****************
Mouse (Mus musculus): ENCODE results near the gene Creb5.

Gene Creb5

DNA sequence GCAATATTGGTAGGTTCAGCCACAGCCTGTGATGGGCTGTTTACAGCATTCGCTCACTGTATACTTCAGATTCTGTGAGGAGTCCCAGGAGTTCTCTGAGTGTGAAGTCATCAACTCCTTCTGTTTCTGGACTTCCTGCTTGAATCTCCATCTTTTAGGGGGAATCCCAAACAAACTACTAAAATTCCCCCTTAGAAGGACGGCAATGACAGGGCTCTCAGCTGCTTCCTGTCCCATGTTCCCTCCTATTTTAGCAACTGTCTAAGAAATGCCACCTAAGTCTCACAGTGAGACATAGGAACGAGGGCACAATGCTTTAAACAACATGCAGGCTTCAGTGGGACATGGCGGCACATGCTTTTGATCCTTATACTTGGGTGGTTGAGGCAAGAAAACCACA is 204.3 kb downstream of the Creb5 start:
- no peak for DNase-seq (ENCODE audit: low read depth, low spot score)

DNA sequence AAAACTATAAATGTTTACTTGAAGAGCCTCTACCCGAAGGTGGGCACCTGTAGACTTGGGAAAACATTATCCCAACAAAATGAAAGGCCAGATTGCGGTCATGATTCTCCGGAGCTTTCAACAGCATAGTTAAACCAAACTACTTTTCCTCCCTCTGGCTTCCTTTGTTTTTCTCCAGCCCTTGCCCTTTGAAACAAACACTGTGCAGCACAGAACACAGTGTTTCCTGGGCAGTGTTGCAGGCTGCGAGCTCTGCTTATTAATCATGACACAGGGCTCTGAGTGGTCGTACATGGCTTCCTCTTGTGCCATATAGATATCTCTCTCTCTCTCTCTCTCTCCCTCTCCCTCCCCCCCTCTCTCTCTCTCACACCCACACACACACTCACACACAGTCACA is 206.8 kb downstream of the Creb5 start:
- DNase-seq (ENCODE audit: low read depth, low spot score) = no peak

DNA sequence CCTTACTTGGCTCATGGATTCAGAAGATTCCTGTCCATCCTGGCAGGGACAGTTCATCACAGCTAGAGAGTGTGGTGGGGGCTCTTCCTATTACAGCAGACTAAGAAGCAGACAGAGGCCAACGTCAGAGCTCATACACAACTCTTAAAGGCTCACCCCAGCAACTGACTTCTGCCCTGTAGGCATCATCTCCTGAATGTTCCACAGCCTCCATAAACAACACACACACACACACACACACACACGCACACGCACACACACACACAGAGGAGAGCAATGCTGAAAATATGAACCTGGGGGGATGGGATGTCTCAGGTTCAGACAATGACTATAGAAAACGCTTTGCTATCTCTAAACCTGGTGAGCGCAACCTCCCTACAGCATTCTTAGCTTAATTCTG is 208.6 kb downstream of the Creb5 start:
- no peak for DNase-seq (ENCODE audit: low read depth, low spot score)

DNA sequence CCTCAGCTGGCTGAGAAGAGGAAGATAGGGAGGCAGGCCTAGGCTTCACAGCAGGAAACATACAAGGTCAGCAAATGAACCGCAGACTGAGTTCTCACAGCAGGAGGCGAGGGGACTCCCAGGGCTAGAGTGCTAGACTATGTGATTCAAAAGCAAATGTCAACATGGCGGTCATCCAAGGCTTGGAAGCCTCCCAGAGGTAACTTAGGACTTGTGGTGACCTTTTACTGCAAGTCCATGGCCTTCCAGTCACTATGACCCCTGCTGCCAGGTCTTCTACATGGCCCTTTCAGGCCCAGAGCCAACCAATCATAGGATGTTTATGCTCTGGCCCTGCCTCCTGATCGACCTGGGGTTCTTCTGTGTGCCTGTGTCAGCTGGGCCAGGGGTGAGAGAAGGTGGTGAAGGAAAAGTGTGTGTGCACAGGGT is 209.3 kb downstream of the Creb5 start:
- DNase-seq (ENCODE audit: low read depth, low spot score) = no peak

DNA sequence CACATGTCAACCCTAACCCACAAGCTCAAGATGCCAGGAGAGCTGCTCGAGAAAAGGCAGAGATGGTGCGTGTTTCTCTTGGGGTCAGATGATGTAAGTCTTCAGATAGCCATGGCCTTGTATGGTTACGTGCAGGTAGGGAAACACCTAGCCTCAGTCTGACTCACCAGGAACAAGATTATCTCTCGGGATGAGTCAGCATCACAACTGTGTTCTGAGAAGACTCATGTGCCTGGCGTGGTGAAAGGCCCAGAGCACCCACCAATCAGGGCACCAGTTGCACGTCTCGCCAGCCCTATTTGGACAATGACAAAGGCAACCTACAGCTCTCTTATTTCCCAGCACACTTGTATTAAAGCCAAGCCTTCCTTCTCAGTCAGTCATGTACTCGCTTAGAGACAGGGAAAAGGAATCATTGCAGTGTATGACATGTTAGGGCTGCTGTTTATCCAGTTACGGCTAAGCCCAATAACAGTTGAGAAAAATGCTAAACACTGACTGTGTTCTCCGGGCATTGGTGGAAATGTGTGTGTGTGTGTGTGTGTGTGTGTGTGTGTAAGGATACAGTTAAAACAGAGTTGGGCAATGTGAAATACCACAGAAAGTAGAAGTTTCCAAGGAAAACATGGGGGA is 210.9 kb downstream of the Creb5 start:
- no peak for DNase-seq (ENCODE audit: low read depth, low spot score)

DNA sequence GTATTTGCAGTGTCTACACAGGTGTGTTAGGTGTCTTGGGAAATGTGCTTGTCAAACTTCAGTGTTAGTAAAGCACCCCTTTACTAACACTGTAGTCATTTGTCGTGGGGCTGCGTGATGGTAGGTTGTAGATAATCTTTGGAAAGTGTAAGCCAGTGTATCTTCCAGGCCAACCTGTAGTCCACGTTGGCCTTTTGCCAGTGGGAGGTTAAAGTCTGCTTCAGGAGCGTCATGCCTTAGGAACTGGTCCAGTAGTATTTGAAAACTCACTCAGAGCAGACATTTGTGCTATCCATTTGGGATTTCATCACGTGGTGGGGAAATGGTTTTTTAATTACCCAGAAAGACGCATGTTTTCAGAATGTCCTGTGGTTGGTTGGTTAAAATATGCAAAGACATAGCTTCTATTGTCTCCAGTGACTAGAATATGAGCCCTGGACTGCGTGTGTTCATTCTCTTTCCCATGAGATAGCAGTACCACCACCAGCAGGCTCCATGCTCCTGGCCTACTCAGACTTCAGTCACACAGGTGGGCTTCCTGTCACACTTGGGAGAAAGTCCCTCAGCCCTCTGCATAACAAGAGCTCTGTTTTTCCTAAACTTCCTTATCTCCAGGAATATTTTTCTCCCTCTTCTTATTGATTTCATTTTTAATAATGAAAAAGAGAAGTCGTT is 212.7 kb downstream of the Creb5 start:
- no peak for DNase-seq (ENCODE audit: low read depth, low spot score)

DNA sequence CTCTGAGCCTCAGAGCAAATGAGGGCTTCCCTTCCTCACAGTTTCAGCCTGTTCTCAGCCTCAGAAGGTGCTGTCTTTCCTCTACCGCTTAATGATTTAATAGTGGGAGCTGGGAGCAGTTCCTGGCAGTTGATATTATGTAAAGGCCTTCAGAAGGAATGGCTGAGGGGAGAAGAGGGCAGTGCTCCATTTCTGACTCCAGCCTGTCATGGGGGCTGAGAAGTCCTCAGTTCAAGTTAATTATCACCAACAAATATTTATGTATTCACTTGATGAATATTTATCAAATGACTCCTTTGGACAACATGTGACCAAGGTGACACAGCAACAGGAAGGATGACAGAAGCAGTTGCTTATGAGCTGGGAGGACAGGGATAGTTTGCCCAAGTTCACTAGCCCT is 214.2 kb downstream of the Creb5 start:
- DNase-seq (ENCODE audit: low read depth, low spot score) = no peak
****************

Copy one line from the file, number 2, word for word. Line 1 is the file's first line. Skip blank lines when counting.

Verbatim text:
Gene Creb5